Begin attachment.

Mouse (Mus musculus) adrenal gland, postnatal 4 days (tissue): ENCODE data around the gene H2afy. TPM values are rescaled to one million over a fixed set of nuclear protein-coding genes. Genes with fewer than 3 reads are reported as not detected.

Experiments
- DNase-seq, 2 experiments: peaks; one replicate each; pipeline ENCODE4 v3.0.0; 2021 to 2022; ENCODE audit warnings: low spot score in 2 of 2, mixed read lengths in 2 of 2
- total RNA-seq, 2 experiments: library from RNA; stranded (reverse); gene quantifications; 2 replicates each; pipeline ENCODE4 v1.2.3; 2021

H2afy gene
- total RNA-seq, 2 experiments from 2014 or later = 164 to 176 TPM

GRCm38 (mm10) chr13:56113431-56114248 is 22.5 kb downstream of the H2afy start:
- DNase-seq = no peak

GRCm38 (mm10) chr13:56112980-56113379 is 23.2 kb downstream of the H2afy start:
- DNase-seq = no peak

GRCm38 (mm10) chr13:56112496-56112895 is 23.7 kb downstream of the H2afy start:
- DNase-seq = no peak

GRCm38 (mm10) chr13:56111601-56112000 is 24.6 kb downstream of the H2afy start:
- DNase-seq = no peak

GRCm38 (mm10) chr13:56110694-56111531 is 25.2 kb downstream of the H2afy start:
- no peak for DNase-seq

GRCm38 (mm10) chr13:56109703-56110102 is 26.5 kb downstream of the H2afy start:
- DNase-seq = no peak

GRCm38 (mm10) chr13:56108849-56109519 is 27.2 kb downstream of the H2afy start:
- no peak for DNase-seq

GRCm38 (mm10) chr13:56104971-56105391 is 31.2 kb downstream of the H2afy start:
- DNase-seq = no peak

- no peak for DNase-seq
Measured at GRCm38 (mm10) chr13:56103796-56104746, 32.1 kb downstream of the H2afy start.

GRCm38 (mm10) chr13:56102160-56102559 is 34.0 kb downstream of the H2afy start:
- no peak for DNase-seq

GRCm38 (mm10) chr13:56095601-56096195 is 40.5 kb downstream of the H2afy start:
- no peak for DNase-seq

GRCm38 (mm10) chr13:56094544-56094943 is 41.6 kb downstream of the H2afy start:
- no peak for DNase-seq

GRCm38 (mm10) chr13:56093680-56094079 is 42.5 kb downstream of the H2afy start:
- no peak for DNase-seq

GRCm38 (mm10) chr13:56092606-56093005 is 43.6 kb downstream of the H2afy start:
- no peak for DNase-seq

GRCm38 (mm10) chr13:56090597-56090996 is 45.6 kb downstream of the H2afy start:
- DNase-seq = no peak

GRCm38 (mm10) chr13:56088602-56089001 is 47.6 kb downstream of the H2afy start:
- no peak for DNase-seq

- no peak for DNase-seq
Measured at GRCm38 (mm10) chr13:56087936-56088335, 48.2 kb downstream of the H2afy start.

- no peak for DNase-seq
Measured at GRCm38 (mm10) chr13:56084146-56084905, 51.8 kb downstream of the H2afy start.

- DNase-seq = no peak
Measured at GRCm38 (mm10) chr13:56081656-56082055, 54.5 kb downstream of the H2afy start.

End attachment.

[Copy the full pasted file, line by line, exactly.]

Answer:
Mouse (Mus musculus) adrenal gland, postnatal 4 days (tissue): ENCODE data around the gene H2afy. TPM values are rescaled to one million over a fixed set of nuclear protein-coding genes. Genes with fewer than 3 reads are reported as not detected.

Experiments
- DNase-seq, 2 experiments: peaks; one replicate each; pipeline ENCODE4 v3.0.0; 2021 to 2022; ENCODE audit warnings: low spot score in 2 of 2, mixed read lengths in 2 of 2
- total RNA-seq, 2 experiments: library from RNA; stranded (reverse); gene quantifications; 2 replicates each; pipeline ENCODE4 v1.2.3; 2021

H2afy gene
- total RNA-seq, 2 experiments from 2014 or later = 164 to 176 TPM

GRCm38 (mm10) chr13:56113431-56114248 is 22.5 kb downstream of the H2afy start:
- DNase-seq = no peak

GRCm38 (mm10) chr13:56112980-56113379 is 23.2 kb downstream of the H2afy start:
- DNase-seq = no peak

GRCm38 (mm10) chr13:56112496-56112895 is 23.7 kb downstream of the H2afy start:
- DNase-seq = no peak

GRCm38 (mm10) chr13:56111601-56112000 is 24.6 kb downstream of the H2afy start:
- DNase-seq = no peak

GRCm38 (mm10) chr13:56110694-56111531 is 25.2 kb downstream of the H2afy start:
- no peak for DNase-seq

GRCm38 (mm10) chr13:56109703-56110102 is 26.5 kb downstream of the H2afy start:
- DNase-seq = no peak

GRCm38 (mm10) chr13:56108849-56109519 is 27.2 kb downstream of the H2afy start:
- no peak for DNase-seq

GRCm38 (mm10) chr13:56104971-56105391 is 31.2 kb downstream of the H2afy start:
- DNase-seq = no peak

- no peak for DNase-seq
Measured at GRCm38 (mm10) chr13:56103796-56104746, 32.1 kb downstream of the H2afy start.

GRCm38 (mm10) chr13:56102160-56102559 is 34.0 kb downstream of the H2afy start:
- no peak for DNase-seq

GRCm38 (mm10) chr13:56095601-56096195 is 40.5 kb downstream of the H2afy start:
- no peak for DNase-seq

GRCm38 (mm10) chr13:56094544-56094943 is 41.6 kb downstream of the H2afy start:
- no peak for DNase-seq

GRCm38 (mm10) chr13:56093680-56094079 is 42.5 kb downstream of the H2afy start:
- no peak for DNase-seq

GRCm38 (mm10) chr13:56092606-56093005 is 43.6 kb downstream of the H2afy start:
- no peak for DNase-seq

GRCm38 (mm10) chr13:56090597-56090996 is 45.6 kb downstream of the H2afy start:
- DNase-seq = no peak

GRCm38 (mm10) chr13:56088602-56089001 is 47.6 kb downstream of the H2afy start:
- no peak for DNase-seq

- no peak for DNase-seq
Measured at GRCm38 (mm10) chr13:56087936-56088335, 48.2 kb downstream of the H2afy start.

- no peak for DNase-seq
Measured at GRCm38 (mm10) chr13:56084146-56084905, 51.8 kb downstream of the H2afy start.

- DNase-seq = no peak
Measured at GRCm38 (mm10) chr13:56081656-56082055, 54.5 kb downstream of the H2afy start.